Italy declared war on Austria-Hungary yesterday with the war officially beginning at midnight. If the more bellicose members of the Italian public were expecting a rapid march to victory they are soon mistaken. The army is still being mobilised and is not expected to be ready until mid-June. There is some skirmishing along the border but no major engagements.
The Austro-Hungarians have been aware for some time that Italy is going to join the Allies. They are still shocked by the declaration of war. Italy has after all been allied to Austria-Hungary for more than thirty years. Emperor Franz Josef issues a message to his people denouncing Italy’s treachery. He also reminds them that in previous conflicts Austrian forces have always been able to defeat Italian armies.
Austria-Hungary’s commitments on the Eastern Front mean that there are few troops to spare for deployment against the Italians. Austro-Hungarian troops on the frontier are heavily outnumbered, but they have the advantage of terrain that favours the defender.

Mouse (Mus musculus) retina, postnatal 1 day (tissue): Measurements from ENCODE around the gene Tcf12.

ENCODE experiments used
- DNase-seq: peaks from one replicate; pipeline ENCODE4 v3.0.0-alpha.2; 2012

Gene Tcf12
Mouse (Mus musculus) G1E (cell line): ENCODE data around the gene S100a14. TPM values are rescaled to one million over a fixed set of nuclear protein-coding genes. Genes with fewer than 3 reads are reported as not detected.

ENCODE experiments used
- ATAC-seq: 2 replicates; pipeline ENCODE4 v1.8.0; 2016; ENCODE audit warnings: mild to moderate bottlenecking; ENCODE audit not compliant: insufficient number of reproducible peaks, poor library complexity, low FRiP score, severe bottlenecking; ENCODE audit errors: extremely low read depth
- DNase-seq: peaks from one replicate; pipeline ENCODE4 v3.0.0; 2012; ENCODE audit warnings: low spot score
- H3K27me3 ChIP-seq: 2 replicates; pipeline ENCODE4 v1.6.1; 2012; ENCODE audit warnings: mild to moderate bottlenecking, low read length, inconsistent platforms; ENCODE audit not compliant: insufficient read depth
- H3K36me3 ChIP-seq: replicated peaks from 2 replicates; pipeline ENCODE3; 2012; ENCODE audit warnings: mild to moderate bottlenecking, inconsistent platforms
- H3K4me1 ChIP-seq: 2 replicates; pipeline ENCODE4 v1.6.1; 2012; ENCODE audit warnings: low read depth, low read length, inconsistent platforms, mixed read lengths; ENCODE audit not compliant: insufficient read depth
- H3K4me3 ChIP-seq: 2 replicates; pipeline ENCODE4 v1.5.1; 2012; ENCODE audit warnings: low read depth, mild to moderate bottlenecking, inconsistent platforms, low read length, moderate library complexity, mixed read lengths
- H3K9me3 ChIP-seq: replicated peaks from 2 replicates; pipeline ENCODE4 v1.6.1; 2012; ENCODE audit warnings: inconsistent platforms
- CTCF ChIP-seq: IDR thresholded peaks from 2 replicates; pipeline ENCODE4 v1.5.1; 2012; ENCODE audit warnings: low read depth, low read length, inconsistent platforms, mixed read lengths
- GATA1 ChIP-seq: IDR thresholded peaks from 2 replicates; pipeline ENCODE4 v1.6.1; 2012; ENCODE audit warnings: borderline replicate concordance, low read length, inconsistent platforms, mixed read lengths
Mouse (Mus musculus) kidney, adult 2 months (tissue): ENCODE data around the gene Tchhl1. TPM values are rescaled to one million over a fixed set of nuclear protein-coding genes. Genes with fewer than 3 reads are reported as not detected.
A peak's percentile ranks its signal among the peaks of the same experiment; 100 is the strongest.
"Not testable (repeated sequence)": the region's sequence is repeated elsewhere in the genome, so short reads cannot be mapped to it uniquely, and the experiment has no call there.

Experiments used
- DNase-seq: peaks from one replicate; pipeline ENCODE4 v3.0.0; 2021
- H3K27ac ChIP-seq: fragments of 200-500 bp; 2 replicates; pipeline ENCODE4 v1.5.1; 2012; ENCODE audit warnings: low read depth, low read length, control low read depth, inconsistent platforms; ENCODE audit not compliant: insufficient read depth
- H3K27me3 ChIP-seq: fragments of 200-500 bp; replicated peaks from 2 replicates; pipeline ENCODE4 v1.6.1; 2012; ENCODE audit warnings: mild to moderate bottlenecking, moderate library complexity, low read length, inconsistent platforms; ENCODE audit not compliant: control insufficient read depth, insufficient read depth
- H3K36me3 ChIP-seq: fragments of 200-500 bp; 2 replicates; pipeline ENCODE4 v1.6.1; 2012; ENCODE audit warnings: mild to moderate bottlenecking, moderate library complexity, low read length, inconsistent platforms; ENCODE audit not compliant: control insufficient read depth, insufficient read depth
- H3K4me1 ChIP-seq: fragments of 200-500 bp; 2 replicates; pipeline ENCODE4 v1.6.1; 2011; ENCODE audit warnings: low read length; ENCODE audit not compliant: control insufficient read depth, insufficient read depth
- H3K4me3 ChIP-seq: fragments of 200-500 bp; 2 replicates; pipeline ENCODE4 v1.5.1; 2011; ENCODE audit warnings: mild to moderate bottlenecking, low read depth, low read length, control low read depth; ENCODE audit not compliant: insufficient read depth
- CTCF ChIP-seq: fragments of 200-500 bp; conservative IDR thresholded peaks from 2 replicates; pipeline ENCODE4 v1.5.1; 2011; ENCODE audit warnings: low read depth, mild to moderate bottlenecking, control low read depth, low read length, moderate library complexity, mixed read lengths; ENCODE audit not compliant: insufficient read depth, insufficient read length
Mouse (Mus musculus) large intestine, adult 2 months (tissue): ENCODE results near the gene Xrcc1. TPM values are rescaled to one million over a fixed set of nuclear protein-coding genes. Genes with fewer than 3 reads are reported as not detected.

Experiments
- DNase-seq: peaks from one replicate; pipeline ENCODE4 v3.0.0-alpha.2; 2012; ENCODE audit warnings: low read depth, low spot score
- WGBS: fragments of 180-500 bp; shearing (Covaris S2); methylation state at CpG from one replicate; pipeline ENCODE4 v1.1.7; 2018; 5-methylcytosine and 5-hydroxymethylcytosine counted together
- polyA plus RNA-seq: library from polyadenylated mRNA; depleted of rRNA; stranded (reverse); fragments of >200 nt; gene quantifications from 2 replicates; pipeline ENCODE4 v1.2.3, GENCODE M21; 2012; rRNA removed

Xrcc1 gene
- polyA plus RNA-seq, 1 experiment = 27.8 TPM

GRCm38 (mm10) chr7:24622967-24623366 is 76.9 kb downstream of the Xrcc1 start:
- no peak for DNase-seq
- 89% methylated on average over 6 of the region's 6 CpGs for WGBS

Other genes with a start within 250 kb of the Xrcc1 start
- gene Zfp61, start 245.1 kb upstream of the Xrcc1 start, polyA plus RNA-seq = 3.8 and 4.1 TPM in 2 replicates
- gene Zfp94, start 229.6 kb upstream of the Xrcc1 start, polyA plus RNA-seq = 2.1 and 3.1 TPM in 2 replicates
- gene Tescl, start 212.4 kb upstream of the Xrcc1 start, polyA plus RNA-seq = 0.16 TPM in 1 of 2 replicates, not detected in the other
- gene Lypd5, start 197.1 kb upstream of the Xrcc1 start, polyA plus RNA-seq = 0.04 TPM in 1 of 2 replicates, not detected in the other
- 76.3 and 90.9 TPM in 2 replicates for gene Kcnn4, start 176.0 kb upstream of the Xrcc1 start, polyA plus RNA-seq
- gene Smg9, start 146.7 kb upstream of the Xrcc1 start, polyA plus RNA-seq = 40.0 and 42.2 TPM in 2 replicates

There is little action today between Italy and Austria-Hungary’s land armies, but at sea it is a different matter. The Austro-Hungarian navy sets sail from its naval base at Pula and bombards the Italian port of Ancona and other coastal targets. Austro-Hungarian ships also sink the Turbine, an Italian destroyer.
The war in the air too begins more promptly than on land. Austro-Hungarian aeroplanes drop bombs on Venice and other Italian targets.
Franz Josef (Wikipedia)